What is the process to set up a consulting business? What would be my least initial cost estimate?
My former company (Advanced Technology Group) wants to give me an opportunity to create more business for them in East County. ATG is a construction firm I used to Project Manage for. They would like to hire me as a consultant rather than put me on payroll, at least for the 1st year. I have no idea of the costs and process to start up a business. What quarterly taxes look like, hidden costs or anything along those lines. I need advice on setting up a consulting business which in the future I would like to serve as an owners consultant on construction for non profit companies
In addition to all the good ideas about legal issues, the MOST important expense you will have is ... you. Congrats on the upfront gig, but it won't last forever and it might not last long at all. Being sales-based in a greenfield territory, it may be a while before commissions come in. Your biggest expense will be saving up as much as you can to get you through the zero-income patches. Most consultants figure at least 30 percent of their time is gaps in coverage (and an equal amount of time doing BD work). Don't make this leap under-capitalized!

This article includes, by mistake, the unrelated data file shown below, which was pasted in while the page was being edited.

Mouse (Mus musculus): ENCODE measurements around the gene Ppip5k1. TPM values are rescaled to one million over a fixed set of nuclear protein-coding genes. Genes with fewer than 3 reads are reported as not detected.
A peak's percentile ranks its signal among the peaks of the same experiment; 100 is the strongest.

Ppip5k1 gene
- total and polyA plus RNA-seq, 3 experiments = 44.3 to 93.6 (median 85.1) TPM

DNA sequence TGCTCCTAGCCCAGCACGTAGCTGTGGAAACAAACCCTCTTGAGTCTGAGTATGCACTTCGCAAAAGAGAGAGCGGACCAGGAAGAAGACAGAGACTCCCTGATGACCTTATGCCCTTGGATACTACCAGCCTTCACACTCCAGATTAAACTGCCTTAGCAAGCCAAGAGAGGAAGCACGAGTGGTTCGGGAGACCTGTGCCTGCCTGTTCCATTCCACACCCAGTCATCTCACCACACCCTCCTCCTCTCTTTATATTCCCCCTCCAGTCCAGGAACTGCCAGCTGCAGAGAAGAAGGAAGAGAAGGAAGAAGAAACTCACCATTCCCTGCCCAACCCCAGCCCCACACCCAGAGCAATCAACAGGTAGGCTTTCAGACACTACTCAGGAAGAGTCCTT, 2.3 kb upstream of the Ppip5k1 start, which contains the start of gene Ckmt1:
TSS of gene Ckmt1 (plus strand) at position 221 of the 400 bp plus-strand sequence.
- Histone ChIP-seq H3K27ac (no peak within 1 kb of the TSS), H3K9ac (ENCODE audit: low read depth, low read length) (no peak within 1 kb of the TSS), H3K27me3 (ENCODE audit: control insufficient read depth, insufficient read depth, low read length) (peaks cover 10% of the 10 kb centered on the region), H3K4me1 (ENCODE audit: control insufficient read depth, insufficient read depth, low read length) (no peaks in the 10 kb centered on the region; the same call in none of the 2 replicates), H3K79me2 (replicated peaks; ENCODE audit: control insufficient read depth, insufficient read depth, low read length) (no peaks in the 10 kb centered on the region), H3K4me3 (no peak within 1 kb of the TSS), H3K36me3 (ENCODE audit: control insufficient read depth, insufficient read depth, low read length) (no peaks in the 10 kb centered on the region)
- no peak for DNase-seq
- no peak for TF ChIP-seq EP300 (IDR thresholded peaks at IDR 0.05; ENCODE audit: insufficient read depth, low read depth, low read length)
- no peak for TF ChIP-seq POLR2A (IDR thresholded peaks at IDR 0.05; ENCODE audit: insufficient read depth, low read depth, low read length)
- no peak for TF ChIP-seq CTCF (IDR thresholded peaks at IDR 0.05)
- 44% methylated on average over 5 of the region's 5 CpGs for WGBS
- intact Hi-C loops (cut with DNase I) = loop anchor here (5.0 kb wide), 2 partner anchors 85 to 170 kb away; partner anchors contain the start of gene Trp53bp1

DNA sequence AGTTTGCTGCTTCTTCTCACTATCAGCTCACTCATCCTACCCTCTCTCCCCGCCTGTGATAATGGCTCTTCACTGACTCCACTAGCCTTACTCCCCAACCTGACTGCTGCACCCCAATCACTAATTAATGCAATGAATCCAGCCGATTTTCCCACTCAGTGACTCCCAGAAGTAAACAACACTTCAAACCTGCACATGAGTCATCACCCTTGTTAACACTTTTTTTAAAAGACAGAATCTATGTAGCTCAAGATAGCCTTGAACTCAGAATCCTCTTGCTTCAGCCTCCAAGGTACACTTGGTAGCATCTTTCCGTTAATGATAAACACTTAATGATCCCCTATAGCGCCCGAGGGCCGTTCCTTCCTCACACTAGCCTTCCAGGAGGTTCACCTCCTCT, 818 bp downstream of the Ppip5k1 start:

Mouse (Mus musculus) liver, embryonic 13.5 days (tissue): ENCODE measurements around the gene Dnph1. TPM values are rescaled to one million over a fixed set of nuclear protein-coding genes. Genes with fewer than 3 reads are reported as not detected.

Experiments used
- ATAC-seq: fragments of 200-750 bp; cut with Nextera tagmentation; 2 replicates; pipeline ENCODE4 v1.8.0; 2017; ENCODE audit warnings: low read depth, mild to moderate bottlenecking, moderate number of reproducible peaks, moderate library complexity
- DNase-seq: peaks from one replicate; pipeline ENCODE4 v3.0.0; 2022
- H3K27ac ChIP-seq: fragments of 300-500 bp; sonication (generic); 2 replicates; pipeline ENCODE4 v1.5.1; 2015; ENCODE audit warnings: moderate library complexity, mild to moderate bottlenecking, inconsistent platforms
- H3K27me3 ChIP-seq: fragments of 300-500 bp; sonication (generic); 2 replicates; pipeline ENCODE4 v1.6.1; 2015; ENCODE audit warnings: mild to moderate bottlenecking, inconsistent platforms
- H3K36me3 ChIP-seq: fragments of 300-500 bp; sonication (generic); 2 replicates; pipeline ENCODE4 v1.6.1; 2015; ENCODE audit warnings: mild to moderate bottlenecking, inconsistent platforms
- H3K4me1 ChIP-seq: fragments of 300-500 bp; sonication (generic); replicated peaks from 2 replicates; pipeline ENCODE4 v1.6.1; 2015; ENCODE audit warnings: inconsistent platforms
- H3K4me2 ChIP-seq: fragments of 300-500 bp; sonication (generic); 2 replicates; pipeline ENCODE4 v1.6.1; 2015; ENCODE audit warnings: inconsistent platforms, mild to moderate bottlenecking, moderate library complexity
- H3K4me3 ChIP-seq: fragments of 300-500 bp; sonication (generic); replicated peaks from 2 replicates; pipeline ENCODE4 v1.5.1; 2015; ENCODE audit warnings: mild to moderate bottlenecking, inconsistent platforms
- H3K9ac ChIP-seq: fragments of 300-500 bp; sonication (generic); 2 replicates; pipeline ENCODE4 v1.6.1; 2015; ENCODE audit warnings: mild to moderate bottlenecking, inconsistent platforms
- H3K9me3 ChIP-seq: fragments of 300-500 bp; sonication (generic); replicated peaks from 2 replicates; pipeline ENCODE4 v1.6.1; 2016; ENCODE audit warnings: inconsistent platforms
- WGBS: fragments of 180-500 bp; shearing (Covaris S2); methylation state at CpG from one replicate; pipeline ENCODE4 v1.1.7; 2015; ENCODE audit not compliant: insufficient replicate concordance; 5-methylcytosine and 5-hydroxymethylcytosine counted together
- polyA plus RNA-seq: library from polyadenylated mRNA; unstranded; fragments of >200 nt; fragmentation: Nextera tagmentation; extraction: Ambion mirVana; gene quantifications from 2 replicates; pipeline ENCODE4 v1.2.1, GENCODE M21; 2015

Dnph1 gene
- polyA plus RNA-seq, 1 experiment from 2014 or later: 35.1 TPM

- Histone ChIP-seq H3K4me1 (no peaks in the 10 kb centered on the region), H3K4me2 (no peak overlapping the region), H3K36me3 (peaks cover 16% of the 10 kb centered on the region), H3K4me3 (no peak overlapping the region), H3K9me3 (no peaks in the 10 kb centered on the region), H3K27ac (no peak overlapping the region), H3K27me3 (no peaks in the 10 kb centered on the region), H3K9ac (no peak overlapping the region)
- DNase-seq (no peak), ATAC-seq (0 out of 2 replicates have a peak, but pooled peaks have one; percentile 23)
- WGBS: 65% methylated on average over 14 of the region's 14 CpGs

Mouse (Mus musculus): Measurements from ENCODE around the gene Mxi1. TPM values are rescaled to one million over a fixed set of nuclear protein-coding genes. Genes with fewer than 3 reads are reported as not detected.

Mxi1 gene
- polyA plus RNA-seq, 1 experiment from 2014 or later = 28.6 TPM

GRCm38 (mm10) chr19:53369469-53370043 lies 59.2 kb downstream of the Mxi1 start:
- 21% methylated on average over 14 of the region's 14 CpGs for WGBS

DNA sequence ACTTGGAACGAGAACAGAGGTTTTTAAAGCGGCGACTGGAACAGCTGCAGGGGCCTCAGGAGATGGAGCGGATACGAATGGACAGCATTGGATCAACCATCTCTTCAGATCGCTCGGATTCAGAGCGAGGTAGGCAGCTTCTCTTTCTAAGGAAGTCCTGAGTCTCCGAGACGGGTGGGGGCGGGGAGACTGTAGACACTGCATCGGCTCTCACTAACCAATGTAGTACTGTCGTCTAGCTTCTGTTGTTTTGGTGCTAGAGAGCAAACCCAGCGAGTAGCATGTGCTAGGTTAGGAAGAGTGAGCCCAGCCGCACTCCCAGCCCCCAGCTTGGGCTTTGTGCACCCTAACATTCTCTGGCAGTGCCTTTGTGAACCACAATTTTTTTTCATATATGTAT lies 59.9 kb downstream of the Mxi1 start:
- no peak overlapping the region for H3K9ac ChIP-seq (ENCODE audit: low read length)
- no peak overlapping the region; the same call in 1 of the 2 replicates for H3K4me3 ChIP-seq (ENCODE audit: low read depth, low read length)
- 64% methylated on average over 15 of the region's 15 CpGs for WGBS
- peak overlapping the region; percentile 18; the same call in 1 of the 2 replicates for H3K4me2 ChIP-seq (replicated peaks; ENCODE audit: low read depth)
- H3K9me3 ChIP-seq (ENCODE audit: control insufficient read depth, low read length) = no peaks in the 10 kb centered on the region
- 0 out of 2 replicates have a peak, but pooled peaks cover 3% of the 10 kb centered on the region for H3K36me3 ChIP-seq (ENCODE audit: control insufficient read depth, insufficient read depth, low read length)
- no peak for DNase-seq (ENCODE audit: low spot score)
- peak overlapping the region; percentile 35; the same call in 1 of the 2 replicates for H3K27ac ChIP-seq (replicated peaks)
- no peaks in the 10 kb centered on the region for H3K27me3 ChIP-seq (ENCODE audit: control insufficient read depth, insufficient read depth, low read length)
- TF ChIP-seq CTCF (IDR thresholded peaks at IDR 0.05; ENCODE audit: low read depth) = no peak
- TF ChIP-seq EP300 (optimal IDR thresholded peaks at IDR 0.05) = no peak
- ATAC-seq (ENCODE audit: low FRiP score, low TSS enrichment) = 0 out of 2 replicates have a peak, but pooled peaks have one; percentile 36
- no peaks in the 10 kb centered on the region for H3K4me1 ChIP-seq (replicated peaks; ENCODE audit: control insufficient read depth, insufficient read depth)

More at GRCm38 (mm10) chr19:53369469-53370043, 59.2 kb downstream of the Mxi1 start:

Well you are in a good position to start up a consulting business as it sounds like you already have a client lined up - your previous employer. The first step is to separate your business from personal. For my consultancy, I established a single-member LLC in my home state (Texas). Check with your Secretary of State to see what is required of you to form a single-member LLC. It should be relatively inexpensive to do so (typically <$500).
Check with your state regarding required taxes. If you set up as an LLC that is considered a partnership (rather than corporate), then income taxes pass through and you claim them on your personal tax return. The LLC itself won't pay any income taxes. Depending on your state, the LLC may still need to pay a franchise tax (this may be called something else in your state).
As you will be self-employed, you will be required to pay social security and medicare. You can pay these quarterly to the IRS as well as estimated income taxes.
I also recommend, at a minimum, getting a separate business email address and business phone number. Considering you already have a client set, you can set up website, establish social media profiles, and other items later and use your income from this first client contract to build your business.
Good luck with your new business.